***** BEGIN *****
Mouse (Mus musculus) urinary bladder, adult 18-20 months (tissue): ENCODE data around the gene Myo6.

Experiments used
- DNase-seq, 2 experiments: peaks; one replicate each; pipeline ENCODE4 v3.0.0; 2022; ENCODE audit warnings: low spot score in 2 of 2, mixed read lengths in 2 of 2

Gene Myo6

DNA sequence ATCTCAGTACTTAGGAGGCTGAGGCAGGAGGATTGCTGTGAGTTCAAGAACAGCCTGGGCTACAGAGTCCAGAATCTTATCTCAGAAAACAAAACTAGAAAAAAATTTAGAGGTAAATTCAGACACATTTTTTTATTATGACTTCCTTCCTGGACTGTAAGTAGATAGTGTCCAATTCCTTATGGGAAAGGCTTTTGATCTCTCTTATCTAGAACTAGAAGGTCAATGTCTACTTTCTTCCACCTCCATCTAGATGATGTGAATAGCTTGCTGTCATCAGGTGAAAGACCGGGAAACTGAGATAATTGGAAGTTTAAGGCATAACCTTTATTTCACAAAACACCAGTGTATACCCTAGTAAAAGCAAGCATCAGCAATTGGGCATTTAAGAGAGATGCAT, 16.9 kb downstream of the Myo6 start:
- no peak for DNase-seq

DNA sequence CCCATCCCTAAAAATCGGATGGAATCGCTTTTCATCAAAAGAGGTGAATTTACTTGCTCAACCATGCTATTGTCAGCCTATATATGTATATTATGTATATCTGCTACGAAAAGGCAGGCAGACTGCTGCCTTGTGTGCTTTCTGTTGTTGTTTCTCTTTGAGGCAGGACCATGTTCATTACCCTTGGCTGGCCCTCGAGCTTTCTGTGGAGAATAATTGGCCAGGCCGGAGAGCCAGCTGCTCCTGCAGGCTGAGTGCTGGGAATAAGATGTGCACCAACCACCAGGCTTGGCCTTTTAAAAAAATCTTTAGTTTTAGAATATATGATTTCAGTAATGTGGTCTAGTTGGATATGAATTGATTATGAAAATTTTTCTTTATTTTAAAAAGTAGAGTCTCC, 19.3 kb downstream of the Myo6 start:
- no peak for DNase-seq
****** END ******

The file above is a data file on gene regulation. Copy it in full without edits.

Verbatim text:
Mouse (Mus musculus) urinary bladder, adult 18-20 months (tissue): ENCODE data around the gene Myo6.

Experiments used
- DNase-seq, 2 experiments: peaks; one replicate each; pipeline ENCODE4 v3.0.0; 2022; ENCODE audit warnings: low spot score in 2 of 2, mixed read lengths in 2 of 2

Gene Myo6

DNA sequence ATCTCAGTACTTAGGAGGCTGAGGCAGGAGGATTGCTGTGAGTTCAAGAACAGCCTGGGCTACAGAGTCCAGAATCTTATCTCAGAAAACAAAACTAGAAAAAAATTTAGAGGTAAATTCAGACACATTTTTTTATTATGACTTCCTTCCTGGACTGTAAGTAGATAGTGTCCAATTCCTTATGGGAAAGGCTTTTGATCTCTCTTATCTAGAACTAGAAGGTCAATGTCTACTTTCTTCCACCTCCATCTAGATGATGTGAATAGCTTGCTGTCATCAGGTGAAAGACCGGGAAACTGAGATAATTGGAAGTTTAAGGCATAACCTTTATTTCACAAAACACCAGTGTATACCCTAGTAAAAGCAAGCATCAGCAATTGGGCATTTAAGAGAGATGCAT, 16.9 kb downstream of the Myo6 start:
- no peak for DNase-seq

DNA sequence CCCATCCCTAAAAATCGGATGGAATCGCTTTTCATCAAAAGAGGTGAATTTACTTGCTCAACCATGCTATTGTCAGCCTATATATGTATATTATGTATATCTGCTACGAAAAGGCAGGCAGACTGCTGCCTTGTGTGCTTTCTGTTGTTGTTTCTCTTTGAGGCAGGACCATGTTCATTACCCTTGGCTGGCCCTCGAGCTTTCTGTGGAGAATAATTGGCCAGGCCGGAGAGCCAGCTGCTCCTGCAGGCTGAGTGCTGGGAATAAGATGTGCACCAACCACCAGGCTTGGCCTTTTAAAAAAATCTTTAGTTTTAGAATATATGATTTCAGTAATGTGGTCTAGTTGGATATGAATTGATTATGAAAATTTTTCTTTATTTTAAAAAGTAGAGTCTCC, 19.3 kb downstream of the Myo6 start:
- no peak for DNase-seq